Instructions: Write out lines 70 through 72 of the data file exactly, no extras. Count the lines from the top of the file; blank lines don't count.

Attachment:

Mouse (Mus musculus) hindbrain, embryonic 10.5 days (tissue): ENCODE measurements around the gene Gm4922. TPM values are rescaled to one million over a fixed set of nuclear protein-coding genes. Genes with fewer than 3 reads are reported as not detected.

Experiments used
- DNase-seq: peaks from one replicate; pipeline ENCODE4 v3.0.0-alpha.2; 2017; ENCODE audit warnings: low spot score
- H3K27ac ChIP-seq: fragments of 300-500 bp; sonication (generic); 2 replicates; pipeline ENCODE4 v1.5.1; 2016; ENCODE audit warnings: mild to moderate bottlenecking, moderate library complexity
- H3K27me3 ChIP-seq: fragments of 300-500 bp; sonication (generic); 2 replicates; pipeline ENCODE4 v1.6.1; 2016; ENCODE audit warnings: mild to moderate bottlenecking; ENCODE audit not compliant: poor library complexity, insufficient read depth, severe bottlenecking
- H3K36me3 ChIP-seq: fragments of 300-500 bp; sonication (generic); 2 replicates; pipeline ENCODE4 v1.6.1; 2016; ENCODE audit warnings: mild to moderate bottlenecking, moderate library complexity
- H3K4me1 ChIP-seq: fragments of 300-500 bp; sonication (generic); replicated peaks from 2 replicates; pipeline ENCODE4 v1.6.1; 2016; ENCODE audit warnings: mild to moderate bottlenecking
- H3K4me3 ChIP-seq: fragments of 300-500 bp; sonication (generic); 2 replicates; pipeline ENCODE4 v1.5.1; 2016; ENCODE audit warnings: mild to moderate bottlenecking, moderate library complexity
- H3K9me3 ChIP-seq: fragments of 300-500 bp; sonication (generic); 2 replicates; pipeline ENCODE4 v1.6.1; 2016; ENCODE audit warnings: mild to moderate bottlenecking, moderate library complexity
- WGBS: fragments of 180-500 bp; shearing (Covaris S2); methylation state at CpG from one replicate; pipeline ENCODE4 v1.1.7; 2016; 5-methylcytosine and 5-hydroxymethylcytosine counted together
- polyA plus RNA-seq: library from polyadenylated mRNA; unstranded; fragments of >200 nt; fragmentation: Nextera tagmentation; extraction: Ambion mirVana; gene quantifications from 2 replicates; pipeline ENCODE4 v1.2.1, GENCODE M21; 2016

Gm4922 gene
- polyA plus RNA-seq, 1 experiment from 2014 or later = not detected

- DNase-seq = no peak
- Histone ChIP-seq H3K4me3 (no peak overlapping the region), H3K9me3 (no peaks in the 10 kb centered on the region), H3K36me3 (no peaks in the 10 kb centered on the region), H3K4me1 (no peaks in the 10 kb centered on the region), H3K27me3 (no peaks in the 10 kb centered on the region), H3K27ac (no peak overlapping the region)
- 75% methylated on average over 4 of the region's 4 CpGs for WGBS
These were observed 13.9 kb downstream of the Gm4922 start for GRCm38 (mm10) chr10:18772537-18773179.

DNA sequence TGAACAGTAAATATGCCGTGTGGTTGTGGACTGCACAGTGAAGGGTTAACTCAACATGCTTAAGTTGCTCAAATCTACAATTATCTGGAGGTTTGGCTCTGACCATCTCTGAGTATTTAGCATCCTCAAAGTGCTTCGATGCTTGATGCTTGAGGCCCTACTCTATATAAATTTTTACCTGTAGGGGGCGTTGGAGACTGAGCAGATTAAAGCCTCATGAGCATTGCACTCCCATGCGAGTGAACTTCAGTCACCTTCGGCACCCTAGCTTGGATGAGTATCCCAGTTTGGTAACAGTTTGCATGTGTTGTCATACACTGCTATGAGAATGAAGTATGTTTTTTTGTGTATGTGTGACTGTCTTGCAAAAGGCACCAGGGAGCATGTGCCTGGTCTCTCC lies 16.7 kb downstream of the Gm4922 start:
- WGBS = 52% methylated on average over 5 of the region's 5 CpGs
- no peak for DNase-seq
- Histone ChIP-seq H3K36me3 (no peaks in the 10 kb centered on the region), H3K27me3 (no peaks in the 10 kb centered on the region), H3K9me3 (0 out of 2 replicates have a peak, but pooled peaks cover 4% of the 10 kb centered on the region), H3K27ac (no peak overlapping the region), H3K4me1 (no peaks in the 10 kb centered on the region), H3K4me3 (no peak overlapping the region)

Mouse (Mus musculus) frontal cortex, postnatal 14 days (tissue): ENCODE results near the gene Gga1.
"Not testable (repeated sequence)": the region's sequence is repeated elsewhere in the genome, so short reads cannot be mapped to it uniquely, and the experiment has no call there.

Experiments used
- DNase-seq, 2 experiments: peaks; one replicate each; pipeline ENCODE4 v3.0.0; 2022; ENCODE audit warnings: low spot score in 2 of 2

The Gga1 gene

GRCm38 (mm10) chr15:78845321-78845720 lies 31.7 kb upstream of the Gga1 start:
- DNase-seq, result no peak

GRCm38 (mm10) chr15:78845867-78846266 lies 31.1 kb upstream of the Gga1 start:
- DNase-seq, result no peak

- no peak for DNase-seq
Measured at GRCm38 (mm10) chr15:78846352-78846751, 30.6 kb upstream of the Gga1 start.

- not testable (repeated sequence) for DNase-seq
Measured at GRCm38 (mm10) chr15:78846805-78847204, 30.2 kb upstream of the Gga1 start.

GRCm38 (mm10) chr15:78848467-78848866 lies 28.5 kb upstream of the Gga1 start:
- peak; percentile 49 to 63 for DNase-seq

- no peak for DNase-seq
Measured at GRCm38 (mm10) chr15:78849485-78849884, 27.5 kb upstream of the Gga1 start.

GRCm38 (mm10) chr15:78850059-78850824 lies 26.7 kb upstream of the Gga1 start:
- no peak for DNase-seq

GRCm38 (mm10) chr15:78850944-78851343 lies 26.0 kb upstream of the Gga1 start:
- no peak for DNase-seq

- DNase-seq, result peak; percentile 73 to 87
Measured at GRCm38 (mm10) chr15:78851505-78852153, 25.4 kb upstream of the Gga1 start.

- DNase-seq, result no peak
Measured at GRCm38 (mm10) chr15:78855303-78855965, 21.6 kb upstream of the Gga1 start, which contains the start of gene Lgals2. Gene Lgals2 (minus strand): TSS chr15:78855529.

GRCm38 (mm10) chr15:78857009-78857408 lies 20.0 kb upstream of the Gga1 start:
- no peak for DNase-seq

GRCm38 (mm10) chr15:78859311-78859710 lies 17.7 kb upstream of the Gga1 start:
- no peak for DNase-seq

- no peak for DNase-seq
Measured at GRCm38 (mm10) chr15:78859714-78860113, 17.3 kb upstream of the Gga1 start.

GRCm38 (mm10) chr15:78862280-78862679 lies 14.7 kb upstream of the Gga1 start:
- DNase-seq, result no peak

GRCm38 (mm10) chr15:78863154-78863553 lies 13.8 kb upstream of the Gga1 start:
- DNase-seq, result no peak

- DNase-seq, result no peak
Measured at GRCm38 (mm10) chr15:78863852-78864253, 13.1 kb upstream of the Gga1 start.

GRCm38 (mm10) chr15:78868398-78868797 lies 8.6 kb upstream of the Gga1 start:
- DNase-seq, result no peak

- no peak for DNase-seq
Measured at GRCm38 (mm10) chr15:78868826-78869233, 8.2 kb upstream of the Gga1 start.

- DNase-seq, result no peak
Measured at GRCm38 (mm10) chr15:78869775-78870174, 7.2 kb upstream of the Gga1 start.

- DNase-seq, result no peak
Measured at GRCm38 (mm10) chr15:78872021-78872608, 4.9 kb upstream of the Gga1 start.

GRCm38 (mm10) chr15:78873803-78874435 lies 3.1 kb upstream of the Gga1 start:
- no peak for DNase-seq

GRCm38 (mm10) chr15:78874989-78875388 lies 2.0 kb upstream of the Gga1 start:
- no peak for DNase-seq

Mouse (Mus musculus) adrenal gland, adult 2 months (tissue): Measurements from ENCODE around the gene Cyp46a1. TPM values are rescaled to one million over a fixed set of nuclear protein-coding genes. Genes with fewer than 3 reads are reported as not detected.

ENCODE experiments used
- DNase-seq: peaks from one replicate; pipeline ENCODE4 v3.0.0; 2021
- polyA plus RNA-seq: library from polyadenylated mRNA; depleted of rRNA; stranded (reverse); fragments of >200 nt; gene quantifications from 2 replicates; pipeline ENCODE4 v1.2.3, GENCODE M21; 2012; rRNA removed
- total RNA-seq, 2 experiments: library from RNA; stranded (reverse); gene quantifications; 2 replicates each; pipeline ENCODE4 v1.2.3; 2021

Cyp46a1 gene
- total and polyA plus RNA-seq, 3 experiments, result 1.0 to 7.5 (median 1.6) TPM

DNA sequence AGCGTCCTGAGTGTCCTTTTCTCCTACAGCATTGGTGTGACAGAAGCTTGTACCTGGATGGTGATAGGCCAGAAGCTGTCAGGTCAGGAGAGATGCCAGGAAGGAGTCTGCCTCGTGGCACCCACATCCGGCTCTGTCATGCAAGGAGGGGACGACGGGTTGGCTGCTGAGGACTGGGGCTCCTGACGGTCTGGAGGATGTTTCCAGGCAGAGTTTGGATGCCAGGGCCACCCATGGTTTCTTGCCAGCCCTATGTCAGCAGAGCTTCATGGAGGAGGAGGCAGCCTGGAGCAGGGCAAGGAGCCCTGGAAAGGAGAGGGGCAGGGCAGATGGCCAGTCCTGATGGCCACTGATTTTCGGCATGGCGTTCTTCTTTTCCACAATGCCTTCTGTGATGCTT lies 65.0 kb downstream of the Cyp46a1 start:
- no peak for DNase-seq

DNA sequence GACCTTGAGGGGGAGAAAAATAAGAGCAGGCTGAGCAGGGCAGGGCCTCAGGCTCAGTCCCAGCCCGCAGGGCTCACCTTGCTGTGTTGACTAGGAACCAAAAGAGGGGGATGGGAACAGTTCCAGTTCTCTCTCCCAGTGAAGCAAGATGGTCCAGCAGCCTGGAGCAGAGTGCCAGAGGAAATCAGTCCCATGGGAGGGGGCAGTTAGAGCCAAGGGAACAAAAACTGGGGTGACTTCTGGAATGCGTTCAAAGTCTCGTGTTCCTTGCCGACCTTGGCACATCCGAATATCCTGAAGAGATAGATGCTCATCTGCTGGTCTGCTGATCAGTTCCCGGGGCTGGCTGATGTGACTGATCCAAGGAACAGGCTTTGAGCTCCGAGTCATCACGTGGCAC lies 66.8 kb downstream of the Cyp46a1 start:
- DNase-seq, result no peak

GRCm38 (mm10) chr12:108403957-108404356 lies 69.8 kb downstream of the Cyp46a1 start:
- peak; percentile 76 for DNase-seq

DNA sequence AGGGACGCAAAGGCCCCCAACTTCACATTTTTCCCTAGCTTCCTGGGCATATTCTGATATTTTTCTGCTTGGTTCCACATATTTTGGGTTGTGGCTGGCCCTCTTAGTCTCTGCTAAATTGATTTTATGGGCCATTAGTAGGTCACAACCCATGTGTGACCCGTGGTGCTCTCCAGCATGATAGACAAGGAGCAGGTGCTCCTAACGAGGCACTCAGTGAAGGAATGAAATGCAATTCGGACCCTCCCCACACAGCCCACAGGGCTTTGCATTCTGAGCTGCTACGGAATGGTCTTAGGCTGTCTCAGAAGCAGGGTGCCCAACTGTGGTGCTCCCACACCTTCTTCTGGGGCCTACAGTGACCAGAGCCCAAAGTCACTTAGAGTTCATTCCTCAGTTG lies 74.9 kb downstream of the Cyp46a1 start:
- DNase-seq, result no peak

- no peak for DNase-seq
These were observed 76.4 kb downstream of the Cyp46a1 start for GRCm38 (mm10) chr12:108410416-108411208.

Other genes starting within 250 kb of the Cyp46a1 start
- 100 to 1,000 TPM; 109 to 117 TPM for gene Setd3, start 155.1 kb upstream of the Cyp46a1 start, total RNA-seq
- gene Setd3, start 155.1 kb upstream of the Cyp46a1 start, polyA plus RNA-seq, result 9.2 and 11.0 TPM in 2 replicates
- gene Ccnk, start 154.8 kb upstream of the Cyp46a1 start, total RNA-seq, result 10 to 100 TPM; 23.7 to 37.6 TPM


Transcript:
- no peak for DNase-seq

Mouse (Mus musculus) adrenal gland, adult 2 months (tissue): Measurements from ENCODE around the gene Cyp46a1. TPM values are rescaled to one million over a fixed set of nuclear protein-coding genes. Genes with fewer than 3 reads are reported as not detected.

ENCODE experiments used